Devices like this are available in fly shops. I find them rather handy.

I do think, however, that the method Sasha describes of wetting your hands is fine. My method is just an alternative.

Allen R

P.S. I sure like this forum and the prevailing civility in discussions.
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Old 07-25-2010, 11:45 AM
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Default Re: Fish pictures: How to help minimize stress on the fish

Flywgn, sounds like you're the kind of guy folks would fish with. Is the lack of company due to the heinous fishing schedule you follow? I too fish unaccompanined mostly, and understand not taking pictures. Just get'em back in the water.
The catch and release tools are great for treating the fish kindly. The less we touch the better. Wet hands or no.

"Take care of your fishery, and it will take care of you."

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Old 07-25-2010, 01:01 PM
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Default Re: Fish pictures: How to help minimize stress on the fish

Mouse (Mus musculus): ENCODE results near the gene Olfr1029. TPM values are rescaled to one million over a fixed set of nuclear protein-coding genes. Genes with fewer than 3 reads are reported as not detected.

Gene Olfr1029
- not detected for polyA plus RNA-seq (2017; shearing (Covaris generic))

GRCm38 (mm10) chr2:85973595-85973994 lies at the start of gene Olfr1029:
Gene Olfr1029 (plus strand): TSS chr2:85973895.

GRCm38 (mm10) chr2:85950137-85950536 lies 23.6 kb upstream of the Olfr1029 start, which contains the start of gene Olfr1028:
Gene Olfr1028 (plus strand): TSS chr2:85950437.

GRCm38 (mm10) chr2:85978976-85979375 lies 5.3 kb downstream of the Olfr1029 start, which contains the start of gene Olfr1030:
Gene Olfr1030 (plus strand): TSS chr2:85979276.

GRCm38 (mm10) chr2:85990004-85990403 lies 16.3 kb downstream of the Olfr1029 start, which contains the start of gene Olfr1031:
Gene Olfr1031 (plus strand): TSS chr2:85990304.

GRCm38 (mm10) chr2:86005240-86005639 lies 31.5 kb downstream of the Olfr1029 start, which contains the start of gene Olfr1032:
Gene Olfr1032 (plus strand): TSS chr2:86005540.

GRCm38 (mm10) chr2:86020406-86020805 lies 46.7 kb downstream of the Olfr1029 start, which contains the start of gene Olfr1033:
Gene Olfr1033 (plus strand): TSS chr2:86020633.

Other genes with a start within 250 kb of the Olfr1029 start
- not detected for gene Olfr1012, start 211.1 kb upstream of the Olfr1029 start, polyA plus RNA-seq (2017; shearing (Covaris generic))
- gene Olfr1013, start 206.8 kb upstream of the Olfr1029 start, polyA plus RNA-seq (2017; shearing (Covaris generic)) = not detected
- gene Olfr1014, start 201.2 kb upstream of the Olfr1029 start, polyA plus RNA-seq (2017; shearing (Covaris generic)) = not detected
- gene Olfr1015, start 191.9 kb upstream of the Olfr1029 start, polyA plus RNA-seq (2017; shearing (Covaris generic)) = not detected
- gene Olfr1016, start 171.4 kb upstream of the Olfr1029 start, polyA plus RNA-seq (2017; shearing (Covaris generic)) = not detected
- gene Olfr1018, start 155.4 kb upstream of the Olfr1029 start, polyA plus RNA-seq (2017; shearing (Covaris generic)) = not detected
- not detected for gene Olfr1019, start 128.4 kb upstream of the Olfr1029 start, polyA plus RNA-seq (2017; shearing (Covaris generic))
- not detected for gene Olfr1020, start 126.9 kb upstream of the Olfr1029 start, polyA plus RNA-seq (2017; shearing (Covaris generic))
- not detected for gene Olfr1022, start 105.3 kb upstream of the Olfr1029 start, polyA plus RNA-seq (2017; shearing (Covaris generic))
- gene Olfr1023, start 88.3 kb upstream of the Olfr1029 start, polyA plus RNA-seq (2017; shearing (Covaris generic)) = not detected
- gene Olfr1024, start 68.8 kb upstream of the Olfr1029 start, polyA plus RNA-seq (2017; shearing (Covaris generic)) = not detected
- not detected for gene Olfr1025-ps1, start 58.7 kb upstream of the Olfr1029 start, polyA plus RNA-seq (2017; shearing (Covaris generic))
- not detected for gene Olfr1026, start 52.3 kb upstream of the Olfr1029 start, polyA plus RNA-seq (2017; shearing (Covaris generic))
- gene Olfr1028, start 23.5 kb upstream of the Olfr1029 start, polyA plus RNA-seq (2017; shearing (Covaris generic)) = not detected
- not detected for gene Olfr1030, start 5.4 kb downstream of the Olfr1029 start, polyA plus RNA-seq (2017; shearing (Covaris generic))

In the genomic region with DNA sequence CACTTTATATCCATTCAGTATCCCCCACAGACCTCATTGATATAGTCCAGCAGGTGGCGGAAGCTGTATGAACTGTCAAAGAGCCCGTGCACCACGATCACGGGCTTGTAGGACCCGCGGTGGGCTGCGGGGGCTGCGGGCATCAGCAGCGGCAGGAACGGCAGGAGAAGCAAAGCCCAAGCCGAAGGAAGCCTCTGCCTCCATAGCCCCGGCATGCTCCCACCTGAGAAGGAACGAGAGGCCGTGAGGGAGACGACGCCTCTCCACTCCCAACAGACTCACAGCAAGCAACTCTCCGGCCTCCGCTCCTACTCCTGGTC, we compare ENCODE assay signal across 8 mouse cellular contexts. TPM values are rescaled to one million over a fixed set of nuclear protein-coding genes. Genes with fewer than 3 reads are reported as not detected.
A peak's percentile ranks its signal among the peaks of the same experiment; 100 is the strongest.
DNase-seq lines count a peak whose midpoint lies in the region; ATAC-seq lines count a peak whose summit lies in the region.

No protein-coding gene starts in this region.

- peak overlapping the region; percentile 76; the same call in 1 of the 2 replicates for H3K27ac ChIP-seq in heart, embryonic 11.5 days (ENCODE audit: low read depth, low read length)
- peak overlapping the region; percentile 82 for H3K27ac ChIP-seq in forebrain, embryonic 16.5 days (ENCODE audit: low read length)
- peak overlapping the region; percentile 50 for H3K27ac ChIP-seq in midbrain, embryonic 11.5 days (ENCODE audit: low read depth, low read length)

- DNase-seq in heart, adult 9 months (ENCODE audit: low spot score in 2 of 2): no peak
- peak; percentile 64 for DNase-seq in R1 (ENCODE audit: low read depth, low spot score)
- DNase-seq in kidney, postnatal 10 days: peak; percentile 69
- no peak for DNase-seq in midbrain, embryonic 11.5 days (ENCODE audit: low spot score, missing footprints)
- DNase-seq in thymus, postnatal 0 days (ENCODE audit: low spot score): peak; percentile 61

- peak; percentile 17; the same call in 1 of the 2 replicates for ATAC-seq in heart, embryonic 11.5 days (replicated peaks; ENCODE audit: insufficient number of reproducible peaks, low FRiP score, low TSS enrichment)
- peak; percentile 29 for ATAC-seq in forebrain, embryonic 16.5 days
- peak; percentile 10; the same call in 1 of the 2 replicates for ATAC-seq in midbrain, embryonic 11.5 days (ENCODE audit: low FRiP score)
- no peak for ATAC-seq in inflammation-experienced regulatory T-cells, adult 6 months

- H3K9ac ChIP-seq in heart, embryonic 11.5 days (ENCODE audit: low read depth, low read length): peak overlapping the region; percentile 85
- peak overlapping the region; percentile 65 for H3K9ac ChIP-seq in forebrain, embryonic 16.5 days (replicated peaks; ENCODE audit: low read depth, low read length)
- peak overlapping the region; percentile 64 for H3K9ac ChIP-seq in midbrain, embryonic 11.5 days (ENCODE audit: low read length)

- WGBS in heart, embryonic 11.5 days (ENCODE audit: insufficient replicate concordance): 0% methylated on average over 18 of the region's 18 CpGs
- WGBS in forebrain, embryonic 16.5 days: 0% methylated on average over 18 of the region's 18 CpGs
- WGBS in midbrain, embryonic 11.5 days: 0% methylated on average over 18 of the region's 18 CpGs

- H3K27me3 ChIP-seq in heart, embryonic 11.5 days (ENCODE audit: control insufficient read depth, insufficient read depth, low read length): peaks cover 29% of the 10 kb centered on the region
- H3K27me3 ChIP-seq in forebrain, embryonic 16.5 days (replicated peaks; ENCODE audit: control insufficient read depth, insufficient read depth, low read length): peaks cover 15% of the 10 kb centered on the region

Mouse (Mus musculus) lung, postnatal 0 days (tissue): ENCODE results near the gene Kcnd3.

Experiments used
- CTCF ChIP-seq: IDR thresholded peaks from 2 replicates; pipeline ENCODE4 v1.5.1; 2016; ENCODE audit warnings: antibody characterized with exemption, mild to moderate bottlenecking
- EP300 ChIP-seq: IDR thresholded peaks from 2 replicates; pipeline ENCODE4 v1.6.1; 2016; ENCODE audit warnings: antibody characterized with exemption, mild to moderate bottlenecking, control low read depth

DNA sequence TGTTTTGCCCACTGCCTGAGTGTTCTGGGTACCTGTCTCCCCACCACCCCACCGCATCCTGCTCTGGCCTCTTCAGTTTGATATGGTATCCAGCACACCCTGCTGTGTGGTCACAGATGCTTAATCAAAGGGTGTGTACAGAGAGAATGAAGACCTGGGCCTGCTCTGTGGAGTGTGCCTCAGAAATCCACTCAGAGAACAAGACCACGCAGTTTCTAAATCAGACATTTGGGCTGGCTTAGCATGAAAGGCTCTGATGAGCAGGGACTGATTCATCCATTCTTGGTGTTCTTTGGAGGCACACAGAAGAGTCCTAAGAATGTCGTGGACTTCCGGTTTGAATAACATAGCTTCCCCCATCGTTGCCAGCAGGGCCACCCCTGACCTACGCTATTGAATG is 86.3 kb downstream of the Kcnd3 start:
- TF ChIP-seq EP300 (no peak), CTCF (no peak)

Yes to handle or not handle a fish is a question we each have to answer for ourselves. Personally I enjoy writing about my fishing adventures almost as much as I enjoy being there. So naturally fish pics play a part in doing that. My main intent for this thread was to help educate people.

I also fish solo a lot of the times. However I am starting to take my 4year old on some of my less "crazy" trips. Hopefully he will enjoy his time on the water and pick up fly fishing. I on the other hand had no fly fishers in my family. I waited until my late father-in-law gave me **** about spin fishing to start. My wife said to me the other week "Too bad my Dad is not around still to see the monster that he created". Man I wish I would have started years ago; this is one of the most enjoyable things I have ever done.

Last edited by Sasha; 01-17-2012 at 10:39 AM.
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Old 07-25-2010, 05:35 PM
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Default Re: Fish pictures: How to help minimize stress on the fish